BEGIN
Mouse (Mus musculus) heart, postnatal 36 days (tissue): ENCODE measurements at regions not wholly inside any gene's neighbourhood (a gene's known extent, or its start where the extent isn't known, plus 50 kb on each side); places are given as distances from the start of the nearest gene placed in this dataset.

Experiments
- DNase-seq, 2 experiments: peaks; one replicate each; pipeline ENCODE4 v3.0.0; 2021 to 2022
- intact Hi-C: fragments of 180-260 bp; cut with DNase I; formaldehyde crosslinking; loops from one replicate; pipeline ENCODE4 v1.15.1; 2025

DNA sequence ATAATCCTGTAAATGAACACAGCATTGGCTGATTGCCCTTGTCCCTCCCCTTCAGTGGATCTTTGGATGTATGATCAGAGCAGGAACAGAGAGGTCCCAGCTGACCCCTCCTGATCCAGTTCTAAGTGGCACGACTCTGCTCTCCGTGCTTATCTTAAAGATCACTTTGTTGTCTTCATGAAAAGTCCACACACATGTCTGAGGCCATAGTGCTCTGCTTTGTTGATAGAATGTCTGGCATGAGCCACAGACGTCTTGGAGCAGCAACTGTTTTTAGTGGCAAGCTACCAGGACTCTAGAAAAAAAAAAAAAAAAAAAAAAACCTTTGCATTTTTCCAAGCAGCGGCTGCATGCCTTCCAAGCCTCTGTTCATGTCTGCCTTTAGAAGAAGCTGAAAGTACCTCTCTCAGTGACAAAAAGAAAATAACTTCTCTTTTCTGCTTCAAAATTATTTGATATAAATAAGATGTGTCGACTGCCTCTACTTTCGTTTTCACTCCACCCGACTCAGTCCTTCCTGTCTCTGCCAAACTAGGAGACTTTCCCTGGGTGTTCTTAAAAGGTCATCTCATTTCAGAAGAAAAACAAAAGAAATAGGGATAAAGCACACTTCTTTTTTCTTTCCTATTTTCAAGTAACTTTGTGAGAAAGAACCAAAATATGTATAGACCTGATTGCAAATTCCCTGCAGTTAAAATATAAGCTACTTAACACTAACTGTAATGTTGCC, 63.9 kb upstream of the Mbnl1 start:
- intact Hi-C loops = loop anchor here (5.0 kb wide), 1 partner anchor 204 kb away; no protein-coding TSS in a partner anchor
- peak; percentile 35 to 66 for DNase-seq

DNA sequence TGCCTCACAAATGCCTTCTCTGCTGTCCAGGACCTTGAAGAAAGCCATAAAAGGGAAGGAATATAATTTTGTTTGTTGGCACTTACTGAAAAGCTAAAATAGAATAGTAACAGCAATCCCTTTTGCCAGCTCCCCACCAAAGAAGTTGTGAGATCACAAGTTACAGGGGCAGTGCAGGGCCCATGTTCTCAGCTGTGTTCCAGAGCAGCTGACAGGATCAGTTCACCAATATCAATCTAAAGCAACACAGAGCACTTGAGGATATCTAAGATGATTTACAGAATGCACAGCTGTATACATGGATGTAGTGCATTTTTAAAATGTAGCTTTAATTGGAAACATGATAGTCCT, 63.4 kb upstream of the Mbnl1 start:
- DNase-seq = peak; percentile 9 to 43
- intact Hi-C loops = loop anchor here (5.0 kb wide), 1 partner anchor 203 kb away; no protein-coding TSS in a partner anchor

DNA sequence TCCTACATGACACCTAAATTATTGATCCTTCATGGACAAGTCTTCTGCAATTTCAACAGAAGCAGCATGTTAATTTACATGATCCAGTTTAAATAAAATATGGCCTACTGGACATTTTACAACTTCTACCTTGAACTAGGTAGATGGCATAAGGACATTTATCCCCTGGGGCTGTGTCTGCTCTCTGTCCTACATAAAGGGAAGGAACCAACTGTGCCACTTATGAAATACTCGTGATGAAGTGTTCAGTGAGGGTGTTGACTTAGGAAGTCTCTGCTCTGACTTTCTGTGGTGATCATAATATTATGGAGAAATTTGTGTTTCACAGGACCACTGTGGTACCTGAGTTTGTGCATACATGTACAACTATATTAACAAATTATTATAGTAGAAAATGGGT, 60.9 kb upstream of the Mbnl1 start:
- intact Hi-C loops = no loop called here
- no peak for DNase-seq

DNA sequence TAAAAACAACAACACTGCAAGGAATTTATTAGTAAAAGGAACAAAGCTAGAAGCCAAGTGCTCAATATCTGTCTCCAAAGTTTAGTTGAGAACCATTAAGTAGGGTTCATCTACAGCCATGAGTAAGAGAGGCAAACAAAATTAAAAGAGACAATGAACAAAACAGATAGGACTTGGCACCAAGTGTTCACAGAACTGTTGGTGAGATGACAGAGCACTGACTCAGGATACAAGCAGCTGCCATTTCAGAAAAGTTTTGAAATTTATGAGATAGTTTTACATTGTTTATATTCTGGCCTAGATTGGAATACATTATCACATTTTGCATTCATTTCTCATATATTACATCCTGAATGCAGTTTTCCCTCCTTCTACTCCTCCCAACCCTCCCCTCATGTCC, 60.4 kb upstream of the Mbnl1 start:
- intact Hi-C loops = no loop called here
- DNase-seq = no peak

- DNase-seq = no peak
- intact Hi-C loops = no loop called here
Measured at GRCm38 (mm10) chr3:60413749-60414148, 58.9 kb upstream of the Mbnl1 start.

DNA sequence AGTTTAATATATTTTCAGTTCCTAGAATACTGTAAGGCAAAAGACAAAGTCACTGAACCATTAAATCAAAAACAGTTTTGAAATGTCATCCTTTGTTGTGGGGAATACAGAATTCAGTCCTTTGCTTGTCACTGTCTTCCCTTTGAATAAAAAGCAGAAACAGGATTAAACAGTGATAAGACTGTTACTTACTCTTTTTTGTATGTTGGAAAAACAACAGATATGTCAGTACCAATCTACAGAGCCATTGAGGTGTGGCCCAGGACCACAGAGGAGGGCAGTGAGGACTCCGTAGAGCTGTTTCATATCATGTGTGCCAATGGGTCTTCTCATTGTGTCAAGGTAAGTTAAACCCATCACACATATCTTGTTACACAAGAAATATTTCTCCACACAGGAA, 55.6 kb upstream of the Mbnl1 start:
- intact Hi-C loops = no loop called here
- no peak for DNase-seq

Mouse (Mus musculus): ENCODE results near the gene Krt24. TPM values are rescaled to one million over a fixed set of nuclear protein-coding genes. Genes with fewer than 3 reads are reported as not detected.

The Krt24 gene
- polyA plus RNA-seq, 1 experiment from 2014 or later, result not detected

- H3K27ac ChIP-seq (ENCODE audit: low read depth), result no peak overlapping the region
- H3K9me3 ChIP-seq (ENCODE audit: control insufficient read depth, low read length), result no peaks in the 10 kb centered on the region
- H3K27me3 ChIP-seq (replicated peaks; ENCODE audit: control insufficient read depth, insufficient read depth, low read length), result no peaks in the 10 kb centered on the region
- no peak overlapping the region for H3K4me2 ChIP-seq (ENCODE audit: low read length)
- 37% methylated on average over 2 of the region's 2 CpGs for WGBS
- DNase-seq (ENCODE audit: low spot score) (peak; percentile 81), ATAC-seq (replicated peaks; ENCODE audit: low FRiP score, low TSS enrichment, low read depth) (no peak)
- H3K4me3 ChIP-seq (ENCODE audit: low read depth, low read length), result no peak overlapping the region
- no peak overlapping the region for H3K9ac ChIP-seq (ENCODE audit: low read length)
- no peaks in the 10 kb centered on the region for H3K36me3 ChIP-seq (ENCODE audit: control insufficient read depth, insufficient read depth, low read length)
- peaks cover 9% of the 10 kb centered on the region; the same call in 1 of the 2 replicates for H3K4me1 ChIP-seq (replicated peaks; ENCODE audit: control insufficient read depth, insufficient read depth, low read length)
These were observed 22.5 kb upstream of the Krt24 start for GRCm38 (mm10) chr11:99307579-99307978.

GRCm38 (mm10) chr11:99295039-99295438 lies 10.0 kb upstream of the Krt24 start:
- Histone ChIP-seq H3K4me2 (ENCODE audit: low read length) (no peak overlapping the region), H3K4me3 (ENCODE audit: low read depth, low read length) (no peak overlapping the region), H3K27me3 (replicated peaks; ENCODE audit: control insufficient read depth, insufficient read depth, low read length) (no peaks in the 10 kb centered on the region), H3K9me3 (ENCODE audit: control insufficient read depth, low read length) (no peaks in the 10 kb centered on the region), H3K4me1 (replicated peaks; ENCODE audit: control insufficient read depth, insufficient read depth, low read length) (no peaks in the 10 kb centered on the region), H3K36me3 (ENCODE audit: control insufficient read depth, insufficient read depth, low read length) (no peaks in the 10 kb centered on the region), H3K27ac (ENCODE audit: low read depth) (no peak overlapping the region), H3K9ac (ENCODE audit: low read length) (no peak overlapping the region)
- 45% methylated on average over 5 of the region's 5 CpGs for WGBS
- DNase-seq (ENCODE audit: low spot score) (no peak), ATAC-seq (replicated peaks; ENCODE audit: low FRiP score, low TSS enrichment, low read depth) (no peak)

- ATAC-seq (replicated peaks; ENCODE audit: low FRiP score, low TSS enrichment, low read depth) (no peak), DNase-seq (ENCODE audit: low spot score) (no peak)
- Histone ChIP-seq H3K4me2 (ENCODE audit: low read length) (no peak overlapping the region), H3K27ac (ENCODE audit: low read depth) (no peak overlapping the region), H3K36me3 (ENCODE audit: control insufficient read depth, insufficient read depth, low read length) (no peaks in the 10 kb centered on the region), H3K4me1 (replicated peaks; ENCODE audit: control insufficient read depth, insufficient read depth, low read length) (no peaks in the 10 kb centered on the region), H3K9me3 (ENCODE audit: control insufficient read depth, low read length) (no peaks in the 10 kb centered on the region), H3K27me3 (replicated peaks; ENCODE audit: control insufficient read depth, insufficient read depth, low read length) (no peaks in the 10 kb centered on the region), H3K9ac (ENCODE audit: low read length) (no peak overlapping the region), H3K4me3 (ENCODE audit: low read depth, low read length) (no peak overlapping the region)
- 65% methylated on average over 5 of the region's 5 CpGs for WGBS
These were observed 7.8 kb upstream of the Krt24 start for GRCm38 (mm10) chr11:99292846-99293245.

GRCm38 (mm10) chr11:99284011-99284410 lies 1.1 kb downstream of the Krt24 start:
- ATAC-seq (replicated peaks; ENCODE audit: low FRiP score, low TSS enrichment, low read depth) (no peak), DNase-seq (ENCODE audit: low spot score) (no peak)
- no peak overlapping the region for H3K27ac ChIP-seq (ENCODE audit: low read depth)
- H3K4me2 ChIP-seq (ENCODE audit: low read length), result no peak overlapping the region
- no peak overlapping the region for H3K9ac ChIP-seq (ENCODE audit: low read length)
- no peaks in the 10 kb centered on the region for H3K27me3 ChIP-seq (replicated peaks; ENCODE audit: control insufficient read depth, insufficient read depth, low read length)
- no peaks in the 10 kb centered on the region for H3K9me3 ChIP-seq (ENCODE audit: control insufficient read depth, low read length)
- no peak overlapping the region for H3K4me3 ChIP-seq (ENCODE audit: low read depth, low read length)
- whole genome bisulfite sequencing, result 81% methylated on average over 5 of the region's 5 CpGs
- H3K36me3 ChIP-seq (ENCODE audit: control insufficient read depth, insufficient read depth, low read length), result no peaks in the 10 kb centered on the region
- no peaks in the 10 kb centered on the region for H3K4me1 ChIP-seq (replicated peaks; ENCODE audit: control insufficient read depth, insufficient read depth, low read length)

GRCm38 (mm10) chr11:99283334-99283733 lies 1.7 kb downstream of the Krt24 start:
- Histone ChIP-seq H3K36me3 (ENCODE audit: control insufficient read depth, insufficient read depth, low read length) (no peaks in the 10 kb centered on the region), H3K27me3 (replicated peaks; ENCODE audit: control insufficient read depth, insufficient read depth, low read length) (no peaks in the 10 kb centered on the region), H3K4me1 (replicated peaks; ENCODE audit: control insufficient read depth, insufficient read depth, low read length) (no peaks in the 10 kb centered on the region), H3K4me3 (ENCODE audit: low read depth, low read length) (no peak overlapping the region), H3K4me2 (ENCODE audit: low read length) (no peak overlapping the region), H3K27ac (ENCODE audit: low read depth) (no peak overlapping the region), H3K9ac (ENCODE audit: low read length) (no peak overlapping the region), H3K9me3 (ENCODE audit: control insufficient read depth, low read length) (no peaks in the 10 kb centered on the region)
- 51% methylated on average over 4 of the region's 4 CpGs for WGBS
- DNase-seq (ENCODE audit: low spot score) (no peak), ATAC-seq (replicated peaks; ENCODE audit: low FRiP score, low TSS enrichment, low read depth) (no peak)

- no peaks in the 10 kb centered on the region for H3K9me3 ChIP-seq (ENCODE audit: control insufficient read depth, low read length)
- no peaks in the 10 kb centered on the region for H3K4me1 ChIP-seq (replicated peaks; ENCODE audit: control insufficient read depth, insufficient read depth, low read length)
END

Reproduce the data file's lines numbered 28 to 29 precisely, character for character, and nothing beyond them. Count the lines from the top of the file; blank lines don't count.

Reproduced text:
- H3K27me3 ChIP-seq (replicated peaks; ENCODE audit: control insufficient read depth, insufficient read depth, low read length), result no peaks in the 10 kb centered on the region
- no peak overlapping the region for H3K4me2 ChIP-seq (ENCODE audit: low read length)